52° Larkspur, CA
The Student News Site of Redwood High School

Redwood Bark

Redwood Bark

Redwood Bark

What it means to be a Giant
What it means to be a Giant
Gil LadetzkyJune 22, 2024

In fifth grade, I attended my first-ever Redwood basketball game. It was a rainy Thursday night in a gym packed with energetic students. As I...

A high school student ridden with acne scrolls through social media posts of influencers with seemingly flawless skin from filters.
The bulging red bumps of your teen years shouldnt be normalized: Acne vulgaris, a detrimentally neglected disease
Emily HitchcockJune 20, 2024

Acne vulgaris is a chronic inflammatory disease —those red, white or scarred marks, the ones that stand out or grow beneath the skin as a painful...

Seniors launch their caps in their air as Dr. Barnaby Payne announces they have officially graduated.
Redwood class of 2024 graduates amid tears, cheers and airhorns: A celebration to remember
Cora ChampommierJune 15, 2024

  On Thursday, June 13, the Redwood class 2024 solidified their impact on the school over the past four years and became a step closer...

The issue with single-issue voting

What single political issue is so important that it trumps all other considerations when casting your ballot? Most American voters have already made up their minds. According to a November 2023 survey conducted by NBC News: abortion, constitutional rights and immigration were the most common issues that voters listed could sway their vote for or against any particular candidate. Voters today are increasingly basing their votes on one issue and one issue only. This trend of single-issue voting not only reflects rising polarization, but also a general decrease in engagement with politicians.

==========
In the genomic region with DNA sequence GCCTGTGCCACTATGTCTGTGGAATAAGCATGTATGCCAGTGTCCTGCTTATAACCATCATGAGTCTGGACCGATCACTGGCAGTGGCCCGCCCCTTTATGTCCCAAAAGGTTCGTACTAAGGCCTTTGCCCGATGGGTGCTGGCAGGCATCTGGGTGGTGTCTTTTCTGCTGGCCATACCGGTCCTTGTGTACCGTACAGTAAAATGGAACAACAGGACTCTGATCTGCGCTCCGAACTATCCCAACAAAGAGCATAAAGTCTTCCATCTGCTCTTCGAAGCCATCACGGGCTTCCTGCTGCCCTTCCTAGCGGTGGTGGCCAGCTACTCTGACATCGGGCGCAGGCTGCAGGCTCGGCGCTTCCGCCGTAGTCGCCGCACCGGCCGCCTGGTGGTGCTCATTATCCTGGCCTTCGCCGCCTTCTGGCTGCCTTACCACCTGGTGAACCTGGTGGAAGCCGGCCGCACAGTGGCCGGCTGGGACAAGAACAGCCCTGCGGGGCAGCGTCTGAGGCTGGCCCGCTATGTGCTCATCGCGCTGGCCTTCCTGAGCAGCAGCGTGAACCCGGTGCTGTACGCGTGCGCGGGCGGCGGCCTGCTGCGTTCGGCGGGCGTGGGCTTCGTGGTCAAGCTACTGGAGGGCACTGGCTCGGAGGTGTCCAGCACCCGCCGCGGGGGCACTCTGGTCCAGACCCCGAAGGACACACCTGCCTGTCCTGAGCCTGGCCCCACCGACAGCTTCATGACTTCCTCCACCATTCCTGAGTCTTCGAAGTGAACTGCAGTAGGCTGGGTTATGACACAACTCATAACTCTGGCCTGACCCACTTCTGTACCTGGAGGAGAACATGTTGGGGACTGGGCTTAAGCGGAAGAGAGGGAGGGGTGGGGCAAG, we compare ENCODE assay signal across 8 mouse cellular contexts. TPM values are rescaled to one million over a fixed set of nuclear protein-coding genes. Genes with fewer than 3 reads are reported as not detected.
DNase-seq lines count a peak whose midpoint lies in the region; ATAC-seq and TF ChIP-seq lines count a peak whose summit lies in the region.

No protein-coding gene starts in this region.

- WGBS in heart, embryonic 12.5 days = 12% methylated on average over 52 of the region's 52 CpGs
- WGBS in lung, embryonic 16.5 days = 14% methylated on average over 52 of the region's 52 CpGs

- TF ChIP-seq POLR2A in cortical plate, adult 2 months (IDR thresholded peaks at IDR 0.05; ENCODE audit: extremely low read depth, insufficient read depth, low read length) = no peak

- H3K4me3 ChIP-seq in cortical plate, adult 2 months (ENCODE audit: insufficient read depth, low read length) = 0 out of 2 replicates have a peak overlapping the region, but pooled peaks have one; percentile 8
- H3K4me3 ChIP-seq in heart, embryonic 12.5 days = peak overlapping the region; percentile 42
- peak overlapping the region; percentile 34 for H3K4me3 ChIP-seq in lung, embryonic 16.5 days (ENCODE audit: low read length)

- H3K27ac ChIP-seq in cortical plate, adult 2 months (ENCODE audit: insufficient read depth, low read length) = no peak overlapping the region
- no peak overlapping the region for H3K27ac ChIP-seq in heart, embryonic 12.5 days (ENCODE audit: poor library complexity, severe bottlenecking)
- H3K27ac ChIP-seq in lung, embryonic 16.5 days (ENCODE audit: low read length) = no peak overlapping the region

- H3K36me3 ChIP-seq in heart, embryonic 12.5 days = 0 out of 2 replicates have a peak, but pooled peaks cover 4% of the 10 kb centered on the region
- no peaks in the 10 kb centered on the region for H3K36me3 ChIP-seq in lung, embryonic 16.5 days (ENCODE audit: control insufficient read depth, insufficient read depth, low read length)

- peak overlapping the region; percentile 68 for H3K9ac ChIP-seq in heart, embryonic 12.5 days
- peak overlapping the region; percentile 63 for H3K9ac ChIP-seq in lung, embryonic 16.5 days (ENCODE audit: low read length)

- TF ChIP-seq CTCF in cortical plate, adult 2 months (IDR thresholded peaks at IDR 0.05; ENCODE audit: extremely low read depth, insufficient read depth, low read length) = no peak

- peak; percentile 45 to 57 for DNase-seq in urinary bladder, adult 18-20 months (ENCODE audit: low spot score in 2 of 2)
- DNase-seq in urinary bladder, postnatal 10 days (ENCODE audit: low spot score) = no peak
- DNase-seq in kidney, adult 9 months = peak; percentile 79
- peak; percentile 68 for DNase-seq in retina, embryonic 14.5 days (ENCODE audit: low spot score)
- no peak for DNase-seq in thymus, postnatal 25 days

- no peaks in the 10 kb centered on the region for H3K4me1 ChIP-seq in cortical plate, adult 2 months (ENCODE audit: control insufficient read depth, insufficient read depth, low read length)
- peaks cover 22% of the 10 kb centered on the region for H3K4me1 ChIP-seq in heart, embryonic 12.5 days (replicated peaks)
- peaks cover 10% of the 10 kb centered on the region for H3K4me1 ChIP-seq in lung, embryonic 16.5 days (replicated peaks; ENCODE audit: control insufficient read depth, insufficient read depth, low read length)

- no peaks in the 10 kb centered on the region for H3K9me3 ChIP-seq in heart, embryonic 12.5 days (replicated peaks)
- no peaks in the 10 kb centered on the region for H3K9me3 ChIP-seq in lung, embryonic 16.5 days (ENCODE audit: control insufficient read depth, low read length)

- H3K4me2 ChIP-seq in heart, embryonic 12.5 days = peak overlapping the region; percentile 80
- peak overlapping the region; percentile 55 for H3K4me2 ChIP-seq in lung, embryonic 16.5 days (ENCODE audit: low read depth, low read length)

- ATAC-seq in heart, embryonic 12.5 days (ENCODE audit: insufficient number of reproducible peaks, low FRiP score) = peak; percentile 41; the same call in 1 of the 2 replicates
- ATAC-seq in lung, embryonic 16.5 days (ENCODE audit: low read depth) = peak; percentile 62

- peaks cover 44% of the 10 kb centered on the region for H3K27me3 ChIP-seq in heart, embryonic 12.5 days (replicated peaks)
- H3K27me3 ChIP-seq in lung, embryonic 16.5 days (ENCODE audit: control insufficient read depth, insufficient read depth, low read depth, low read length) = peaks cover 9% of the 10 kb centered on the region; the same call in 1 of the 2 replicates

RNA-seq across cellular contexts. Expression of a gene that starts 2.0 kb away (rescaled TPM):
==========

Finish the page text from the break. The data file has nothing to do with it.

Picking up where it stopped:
In the current political climate, it seems as though all votes can be construed as single-issue votes. Certain issues of crucial importance have served to dominate the discussion of policy in the past several years — particularly the issues that voters deem uniquely important, like abortion, constitutional rights and immigration. The preeminence of these topics has prevented any real progress on other points of potential cooperation. This trend is reflected in the widespread distrust of American voters towards Congress’s ability to compromise. According to Pew Research, more than 80 percent of Americans view Congress as “somewhat bad” or “bad” at working with the other party. This distrust in congressional ability has led many voters to solely consider one meaningful topic when voting, not believing that Congress will be able to accomplish all that they desire. A clear example of this would be American abortion policies. Because some voters no longer have trust in their representatives regarding broader political topics, voters solely rely on their opinions supporting or opposing abortion to cast their ballots. Additionally, for some, religious or moral values in relation to a single issue frequently take precedence over broader economic and social policies. Many will continue to base their votes this way for the rest of their lives.